This is a picture of the top of the top case. You need to drill a 1/16" hole in the white nylon insulator that's between the inner and outer receptacle. Insert a length of #12 solid wire with the end stripped off into the pipe from the bottom and up through the hole. Then solder the wire to both the inner and outer receptacle contacts. Don't bend or leave solder in the center or on the outer portion contact surfaces of the receptacle.
Remember that the truck is the ground plane and the whole antenna assembly is the radiator. You have to make sure that this receptacle. and the bottom spring seal is intact or water will be able to enter the antenna.
Another mistake I made on my first attempt was to run the #12 wire all the way up from the bottom through a hole I drilled through the receptacle.; through another hole I drilled through the bottom of the spring; through another hole I drilled in the top of the spring to the whip. After It was all done and in service it dawned on me one day that water could enter the antenna from the top and compromise the whole case. I ended up using some silicon sealer as a quick fix but water did get in. Drain Water
Below is a picture of the spring bottom (left) and the top (right). The military seals are tried and proven well engineered designs that I left alone to do their job.
Cleanup and prime / paint all the parts.
I replaced all the existing plugs back into the bottom of the case so all the holes would be closed off. I fabricated a through the case connector out of a 3/8" hex bolt. I drilled and tapped threads in the hex head as shown on the right. I inserted the bolt through the case using a black plastic insulating washer available at your hardware store. On the inside I soldered a 3/8" round terminal to the #12 wire and fastened it to the bolt.
Make sure that the coax and radio are well grounded to the vehicle. After you're done with the antenna make sure that it is completely isolated from ground. Take an ohmmeter, put one lead on a good vehicle ground and the other on the 3/8" through the case connector bolt. It should be open. If it's not fix it or you will ruin your transmitter.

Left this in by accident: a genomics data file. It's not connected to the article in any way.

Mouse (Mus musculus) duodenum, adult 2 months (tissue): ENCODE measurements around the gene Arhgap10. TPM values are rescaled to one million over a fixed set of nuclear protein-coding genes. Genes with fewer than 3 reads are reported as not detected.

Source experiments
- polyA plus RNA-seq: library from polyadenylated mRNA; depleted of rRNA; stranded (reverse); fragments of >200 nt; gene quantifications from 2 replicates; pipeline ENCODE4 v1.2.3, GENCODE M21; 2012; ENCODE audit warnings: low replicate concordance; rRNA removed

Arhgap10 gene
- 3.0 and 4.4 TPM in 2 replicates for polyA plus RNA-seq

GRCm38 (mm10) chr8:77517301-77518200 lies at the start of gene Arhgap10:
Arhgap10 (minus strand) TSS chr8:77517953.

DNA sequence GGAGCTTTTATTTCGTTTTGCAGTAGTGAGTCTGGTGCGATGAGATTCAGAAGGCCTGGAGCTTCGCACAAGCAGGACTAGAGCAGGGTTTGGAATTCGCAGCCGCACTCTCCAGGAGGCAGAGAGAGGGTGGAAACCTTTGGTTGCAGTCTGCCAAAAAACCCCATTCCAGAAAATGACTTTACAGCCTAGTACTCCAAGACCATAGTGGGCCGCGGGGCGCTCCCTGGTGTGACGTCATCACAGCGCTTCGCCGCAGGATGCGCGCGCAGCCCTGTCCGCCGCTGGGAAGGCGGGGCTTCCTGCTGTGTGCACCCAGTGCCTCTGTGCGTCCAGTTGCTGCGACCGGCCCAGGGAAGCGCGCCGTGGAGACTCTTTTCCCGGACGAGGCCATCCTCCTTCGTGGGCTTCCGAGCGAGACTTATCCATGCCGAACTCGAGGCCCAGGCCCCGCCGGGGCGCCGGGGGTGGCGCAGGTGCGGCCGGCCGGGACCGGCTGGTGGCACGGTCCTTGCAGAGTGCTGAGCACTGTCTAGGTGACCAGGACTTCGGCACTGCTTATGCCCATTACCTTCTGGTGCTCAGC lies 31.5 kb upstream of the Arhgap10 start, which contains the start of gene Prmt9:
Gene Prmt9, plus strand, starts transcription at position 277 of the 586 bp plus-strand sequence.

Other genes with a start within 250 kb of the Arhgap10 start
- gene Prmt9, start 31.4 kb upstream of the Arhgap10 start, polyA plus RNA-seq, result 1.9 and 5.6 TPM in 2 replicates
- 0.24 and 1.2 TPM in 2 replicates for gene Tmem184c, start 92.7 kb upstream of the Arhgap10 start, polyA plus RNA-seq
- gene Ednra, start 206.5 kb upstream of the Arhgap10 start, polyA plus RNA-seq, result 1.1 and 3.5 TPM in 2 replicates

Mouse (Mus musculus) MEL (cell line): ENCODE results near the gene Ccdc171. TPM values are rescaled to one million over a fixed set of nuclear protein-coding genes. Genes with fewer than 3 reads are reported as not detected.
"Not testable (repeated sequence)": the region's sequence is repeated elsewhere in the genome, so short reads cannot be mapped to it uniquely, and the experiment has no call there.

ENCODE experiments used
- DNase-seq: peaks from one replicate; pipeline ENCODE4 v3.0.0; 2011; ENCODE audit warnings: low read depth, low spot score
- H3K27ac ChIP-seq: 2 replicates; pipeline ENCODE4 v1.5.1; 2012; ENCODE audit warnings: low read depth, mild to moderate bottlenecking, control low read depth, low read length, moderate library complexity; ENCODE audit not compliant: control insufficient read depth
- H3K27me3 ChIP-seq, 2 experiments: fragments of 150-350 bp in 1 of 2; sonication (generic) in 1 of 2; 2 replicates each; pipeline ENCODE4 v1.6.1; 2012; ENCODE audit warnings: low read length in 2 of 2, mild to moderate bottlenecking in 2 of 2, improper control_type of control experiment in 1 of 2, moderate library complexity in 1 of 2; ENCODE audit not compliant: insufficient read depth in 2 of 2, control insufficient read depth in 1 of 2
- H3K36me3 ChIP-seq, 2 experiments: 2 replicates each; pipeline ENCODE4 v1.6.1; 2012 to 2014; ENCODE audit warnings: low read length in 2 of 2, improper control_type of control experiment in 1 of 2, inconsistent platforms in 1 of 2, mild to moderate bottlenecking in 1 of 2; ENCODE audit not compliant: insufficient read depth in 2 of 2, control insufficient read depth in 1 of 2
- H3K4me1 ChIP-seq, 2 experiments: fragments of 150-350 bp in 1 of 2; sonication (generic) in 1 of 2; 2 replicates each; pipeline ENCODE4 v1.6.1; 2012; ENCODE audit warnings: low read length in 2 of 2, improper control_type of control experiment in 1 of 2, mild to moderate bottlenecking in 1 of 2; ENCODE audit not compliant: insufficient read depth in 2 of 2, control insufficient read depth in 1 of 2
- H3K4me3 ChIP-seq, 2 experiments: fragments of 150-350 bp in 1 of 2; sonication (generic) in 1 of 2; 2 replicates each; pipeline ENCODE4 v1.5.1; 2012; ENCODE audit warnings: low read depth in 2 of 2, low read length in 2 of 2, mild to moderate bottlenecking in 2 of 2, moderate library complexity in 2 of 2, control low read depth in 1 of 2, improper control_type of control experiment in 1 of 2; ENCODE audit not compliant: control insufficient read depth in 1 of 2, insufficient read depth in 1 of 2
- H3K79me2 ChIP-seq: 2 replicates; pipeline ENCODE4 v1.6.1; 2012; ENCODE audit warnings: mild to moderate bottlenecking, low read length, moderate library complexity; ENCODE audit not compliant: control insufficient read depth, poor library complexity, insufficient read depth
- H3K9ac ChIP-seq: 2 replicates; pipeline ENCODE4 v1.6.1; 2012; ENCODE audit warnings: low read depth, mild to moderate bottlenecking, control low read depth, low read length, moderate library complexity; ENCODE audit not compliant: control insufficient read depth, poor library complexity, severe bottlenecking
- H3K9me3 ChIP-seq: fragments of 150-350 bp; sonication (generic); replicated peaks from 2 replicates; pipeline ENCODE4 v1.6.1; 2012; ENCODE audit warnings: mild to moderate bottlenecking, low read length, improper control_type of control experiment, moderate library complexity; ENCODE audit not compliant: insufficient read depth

Now all you have to do is connect the hot wire from the transmitter to the antenna using the through the case connector bolt. You can attach a ground to the lower case if you want but it's not necessary. Once again make sure that the through the case connector is isolated from the ground. I brushed on liquid electrical tape plastic coating to weather proof the connections.
If you're using the stock military whip you are done. If you are adapting the Icom whip you need to do some machine work.
This is the final and probably the most difficult part because you need a machinist to thread the lower part of the ICOM whip holder to the same thread pitch as the black military antenna screw. I cut the black antenna screw off the bottom of the thick fiberglas antenna that came with the military base. The ICOM base screws into the antenna screw adapter and the adapter screws onto the top of the spring.
There may be some easier ways to adapt a whip to the antenna base. I got away with the above because my friend is a machinist.
Follow the above instructions and modify the base.
Take the top half of the antenna and cut it down to about 38" using a tubing cutter. Check the SWR on channel 19. Trim the antenna one inch at a time until the SWR is around 1.6 to 1.7 or lower. I have an SWR of 1.5 on 19 and around 1.7 - 1.8 on 1 and 40 with a 32" antenna.